Painting your cabinets doesn’t have to be difficult, especially when you pick the best paint for the job!
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One of my most popular posts lately has been How to Paint Your Kitchen Cabinets Without Sanding, so it got me to thinking of all my blogger friends who have painted their wooden kitchen cabinets over the years.
Deciding what type of paint to choose when embarking on painting your cabinets can seem quite daunting but there’s several options that will yield really great results. Of course, which paint you choose depends on the type of cabinets you have, their current condition and how durable a finish you want.
Let’s see what some of my blogger friends have used to paint their cabinets, shall we?
The Best Paint For Kitchen Cabinets:
- Water Based Alkyd Paint [the most likely to give you flawless results]
- Stain Blocking Primer
- Paint Additives like Oil Bond
- Enamel Based Paint
- Chalk Paint
- Acrylic Milk Paint
- Velvet Finishes
Which paint is best for your cabinets will depend on a few factors, so let’s delve into each of these paint types.
Alkyd Paint That Mimics Oil-Based
In terms of purchasing traditional paint for your cabinets, there’s two products that you will need to purchase: a primer and then actual paint.
From my experience, professional painters will strongly recommend either going the oil based route (cons: smelly & messy, long cure time) or using an alkyd paint like Benjamin Moore’s Advance Waterborne Alkyd Paint, available in both a primer and paint that act like oil-based without the stink or clean-up.
Below you can see how Laura from Inspiration For Moms painted her kitchen cabinets with Benjamin Moore’s Advance line and used a sprayer to get amazing coverage.
If you’re comfortable using one, a sprayer really gives a smooth, flawless finish. This is also something you can get done professionally and relatively inexpensively compared to the cost of brand new cabinets.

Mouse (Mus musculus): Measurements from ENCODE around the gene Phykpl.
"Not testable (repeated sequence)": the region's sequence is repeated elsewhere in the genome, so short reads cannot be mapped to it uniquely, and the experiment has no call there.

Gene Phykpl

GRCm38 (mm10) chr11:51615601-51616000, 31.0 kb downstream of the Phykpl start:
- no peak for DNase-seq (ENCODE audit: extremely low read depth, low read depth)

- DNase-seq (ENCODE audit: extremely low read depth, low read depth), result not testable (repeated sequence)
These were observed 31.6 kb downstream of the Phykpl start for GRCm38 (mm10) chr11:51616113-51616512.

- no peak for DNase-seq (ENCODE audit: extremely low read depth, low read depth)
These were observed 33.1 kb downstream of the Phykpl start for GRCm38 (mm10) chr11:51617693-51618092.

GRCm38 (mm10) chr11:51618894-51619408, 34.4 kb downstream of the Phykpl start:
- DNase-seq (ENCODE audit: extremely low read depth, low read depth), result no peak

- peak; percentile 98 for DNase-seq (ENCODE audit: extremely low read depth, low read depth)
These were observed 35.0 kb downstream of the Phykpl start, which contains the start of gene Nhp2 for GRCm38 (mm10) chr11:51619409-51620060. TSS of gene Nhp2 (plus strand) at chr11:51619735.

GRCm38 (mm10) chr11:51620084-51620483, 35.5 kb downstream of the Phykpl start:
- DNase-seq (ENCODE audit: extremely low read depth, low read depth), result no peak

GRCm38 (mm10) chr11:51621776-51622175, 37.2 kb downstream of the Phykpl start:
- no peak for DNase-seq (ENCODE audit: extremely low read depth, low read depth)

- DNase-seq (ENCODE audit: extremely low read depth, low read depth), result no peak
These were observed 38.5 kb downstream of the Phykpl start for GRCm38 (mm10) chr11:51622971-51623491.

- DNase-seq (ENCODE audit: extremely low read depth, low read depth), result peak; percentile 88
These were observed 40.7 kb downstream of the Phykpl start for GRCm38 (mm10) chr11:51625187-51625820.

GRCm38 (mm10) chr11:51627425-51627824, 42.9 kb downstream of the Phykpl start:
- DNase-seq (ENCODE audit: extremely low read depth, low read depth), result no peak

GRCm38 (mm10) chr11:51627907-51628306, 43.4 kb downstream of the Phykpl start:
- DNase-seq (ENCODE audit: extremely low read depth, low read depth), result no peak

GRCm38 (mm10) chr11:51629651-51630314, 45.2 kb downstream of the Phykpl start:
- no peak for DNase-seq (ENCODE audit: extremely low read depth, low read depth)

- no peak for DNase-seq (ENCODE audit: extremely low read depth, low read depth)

Source: Inspiration For Moms
Diane from In my Own Style opted to use the Sherwin Williams Alkyd formula and can testify that it has excellent adhesion abilities, flow and leveling to lessen the look of roller and brush marks as well as the fact that it is non-yellowing (which is super important if you’re painting your cabinets white).
source: In My Own Style
Diane also talks about the importance of using a stain blocking primer, especially when you are dealing with older wood cabinets that may have tannins that will eventually bleed through.
This has happened me in the past and trust me, it’s not a good look. So whatever paint you decide to use, if your cabinets were previously stained, you will really want to use a primer first.
Instead of a separate primer on your cabinets, use a paint additive like Oil Bond
If your cabinets have been previously painted using a oil-based paint but you want to paint with latex, try using a paint additive like Oil Bond.
I’ve personally used it and it has really impressed me. By wiping it over your cabinets, it works as a deglosser (so no sanding required!) and by adding it to latex paint, it allows the paint to correctly adhere to a previous oil-based surface.
My favorite way to use it? Use the Oil Bond to degloss and then use Hard Coat (by the same company) as an additive in your paint. It creates a rock-hard finish that ensures your cabinets won’t chip or peel.
When you’re painting something that is opened and closed (and kicked and scuffed) several times a day, the last thing you want is peeling and chipping paint! You can read more about Oil Bond here and and then check out how I painted my doors using Hard Coat.
Enamel Based Paint
My friend, Carrie, from Lovely Etc. did an amazing job painting her oak kitchen cabinets using an enamel-based paint along with a stain blocking primer.
She’s a perfectionist by nature, so I can assure you that the finished product is beautiful. Not only have her cabinets held up really well but she also figured out a trick to hide that unsightly grain!
Enamel based paints are known to give a rock-hard finish and while Carrie used Deco-Art, a traditional enamel based paint like Sherwin William ProClassic® Interior Acrylic Latex Enamel paint, which is mostly used as an interior trim paint, is another excellent choice for a really durable finish.
Head over to Carrie’s blog, read her entire process and decide if enamel-based paint is the right one for your kitchen cabinets!